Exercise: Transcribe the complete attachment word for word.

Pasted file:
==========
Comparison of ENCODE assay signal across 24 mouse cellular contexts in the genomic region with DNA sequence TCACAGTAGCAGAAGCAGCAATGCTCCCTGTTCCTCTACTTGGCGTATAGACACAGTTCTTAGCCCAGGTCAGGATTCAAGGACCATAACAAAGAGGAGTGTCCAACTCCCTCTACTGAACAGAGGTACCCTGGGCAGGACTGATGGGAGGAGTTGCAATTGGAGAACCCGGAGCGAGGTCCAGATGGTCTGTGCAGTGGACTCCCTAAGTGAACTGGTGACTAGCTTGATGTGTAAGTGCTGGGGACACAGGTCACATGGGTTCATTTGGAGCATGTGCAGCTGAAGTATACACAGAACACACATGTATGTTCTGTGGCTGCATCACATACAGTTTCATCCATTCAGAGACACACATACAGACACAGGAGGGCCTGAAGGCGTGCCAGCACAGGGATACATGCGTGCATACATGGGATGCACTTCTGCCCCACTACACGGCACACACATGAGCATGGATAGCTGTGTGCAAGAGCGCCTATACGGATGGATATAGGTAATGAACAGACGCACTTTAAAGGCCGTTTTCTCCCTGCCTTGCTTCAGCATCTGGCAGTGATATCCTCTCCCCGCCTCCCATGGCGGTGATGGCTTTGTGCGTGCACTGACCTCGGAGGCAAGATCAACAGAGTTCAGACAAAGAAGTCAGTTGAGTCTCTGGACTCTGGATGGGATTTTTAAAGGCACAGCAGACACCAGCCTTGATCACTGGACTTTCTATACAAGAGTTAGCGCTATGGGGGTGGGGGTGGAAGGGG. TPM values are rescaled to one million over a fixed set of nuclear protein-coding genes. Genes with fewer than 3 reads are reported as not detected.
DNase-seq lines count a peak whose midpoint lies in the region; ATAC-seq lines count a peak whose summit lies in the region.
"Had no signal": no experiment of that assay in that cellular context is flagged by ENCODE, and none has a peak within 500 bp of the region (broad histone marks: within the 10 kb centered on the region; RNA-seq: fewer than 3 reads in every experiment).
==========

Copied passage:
Comparison of ENCODE assay signal across 24 mouse cellular contexts in the genomic region with DNA sequence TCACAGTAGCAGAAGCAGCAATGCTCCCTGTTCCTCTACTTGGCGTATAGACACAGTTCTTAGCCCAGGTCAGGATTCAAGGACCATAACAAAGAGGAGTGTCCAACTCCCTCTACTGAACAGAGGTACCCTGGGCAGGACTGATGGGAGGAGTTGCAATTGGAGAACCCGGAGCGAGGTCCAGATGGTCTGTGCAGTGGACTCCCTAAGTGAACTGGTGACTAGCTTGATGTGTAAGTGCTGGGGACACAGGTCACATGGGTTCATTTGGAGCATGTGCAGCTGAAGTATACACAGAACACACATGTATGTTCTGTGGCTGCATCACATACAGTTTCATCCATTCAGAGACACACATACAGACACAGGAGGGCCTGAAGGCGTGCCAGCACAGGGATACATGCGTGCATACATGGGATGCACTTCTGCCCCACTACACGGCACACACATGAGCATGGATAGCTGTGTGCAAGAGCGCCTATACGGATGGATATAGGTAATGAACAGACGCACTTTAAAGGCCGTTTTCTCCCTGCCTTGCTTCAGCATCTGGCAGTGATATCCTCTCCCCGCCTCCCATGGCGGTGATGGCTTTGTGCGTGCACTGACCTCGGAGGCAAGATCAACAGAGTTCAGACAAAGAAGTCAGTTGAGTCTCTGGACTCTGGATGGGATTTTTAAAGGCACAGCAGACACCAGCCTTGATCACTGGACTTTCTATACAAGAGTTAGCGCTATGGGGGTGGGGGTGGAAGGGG. TPM values are rescaled to one million over a fixed set of nuclear protein-coding genes. Genes with fewer than 3 reads are reported as not detected.
DNase-seq lines count a peak whose midpoint lies in the region; ATAC-seq lines count a peak whose summit lies in the region.
"Had no signal": no experiment of that assay in that cellular context is flagged by ENCODE, and none has a peak within 500 bp of the region (broad histone marks: within the 10 kb centered on the region; RNA-seq: fewer than 3 reads in every experiment).